ELEVATOR TO THE GALLOWS
ASCENSEUR POUR L’ECHAFAUD
1958, Rialto Pictures, 91 min, France, Dir: Louis Malle

“I knew I loved you, but I thought only of myself,” murmurs gorgeous Jeanne Moreau - after setting in motion a murderous plot involving her fat-cat husband, a young intelligence officer (Maurice Ronet) and some of the darkest twists and turns in French cinema. Made when Malle was only 25 years old, ELEVATOR TO THE GALLOWS helped jump-start the French New Wave as one of the first films to represent the new young voice in French cinema. The dazzling cinematography is by Henri Decae (who also shot THE 400 BLOWS) and the sublime jazz score is by Miles Davis.


SAFE CONDUCT
LAISSEZ-PASSER
2002, 170 min, France/Germany/Spain, Dir: Bertrand Tavernier

Inspired by the memoirs of filmmaker Jean-Devaivre, this rich drama serves as a love letter to moviemaking while illuminating a painful period of French history. During the 1940s German Occupation, Devaivre (played here by Silver Bear winner Jacques Gamblin) and screenwriter Jean Aurenche (Denis Podalydès) struggle to continue making films without selling their souls to the Nazis.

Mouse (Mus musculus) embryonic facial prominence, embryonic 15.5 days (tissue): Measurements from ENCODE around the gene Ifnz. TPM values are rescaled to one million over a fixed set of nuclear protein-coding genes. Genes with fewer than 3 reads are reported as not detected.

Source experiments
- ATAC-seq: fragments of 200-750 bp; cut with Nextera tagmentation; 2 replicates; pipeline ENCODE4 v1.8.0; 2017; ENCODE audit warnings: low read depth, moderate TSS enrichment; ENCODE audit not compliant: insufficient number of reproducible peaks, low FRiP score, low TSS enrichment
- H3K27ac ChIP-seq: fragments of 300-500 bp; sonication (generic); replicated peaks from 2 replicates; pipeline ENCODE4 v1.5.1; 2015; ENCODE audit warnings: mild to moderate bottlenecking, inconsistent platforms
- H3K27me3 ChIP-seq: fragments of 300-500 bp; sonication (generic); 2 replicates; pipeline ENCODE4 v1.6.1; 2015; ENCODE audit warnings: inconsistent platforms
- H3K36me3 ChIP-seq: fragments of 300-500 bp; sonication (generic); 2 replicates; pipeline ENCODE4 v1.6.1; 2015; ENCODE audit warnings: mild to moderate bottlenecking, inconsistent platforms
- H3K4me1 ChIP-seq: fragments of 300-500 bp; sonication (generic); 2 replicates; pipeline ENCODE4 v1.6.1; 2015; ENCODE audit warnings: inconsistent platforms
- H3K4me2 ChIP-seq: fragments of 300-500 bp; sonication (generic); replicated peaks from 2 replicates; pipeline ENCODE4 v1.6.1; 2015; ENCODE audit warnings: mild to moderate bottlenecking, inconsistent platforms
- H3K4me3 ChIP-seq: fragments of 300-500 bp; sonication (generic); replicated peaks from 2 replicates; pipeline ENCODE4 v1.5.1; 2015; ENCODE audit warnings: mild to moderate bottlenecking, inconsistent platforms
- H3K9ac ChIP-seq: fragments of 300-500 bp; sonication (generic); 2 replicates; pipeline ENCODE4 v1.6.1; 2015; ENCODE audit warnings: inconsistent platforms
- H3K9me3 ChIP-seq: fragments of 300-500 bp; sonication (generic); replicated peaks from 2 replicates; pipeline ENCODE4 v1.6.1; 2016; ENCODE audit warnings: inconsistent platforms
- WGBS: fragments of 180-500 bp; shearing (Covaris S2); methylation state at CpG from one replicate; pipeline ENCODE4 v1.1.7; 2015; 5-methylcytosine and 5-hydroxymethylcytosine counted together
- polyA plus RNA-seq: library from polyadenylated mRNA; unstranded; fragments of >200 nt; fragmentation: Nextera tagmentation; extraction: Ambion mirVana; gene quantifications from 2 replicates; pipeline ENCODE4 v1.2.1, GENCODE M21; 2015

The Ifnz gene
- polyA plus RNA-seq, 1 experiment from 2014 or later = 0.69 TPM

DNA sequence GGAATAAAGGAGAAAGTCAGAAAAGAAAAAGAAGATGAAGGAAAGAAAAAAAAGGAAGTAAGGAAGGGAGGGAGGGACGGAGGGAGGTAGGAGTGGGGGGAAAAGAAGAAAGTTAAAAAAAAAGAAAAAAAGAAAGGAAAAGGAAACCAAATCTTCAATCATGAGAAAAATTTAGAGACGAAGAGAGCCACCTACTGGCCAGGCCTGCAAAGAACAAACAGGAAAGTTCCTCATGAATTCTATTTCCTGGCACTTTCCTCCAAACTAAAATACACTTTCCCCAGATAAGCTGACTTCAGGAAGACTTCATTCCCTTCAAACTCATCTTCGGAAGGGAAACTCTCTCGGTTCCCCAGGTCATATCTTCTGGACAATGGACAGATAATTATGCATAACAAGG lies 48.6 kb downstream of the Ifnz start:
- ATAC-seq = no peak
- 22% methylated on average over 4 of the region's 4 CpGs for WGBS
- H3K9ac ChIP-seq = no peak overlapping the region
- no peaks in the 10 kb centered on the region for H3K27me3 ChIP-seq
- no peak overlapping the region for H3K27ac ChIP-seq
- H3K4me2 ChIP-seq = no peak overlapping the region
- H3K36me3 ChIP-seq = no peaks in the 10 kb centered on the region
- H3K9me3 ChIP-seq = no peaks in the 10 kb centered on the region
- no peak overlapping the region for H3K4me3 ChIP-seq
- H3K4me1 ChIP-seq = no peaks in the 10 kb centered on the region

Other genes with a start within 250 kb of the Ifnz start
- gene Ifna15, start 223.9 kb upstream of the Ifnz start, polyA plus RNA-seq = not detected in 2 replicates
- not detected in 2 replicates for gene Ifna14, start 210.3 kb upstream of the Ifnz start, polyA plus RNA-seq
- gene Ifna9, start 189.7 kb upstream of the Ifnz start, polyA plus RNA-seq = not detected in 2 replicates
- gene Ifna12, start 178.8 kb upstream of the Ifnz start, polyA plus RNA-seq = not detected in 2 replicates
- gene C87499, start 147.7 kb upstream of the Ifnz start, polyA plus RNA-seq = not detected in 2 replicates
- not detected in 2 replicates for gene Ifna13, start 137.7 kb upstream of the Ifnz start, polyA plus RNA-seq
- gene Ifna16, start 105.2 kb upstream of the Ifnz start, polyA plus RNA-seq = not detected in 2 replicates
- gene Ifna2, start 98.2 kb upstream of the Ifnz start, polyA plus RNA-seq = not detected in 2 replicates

THE NIGHT AFFAIR
LE DESORDRE ET LA NUIT
1958, Pathé, 93 min, France, Dir: Gilles Grangier

Jean Gabin’s association with director Gilles Grangier reaches its peak in this brooding crime drama set in the underbelly of Parisian nightlife. He’s an inspector investigating the murder of a shady nightclub owner who, in the midst of the case, finds himself becoming involved with the comely young witness (Nadja Tiller), who turns out to be a drug addict - and who’s privy to the behind-the-scenes dirt between the owner and his mysterious wife (Danielle Darrieux).


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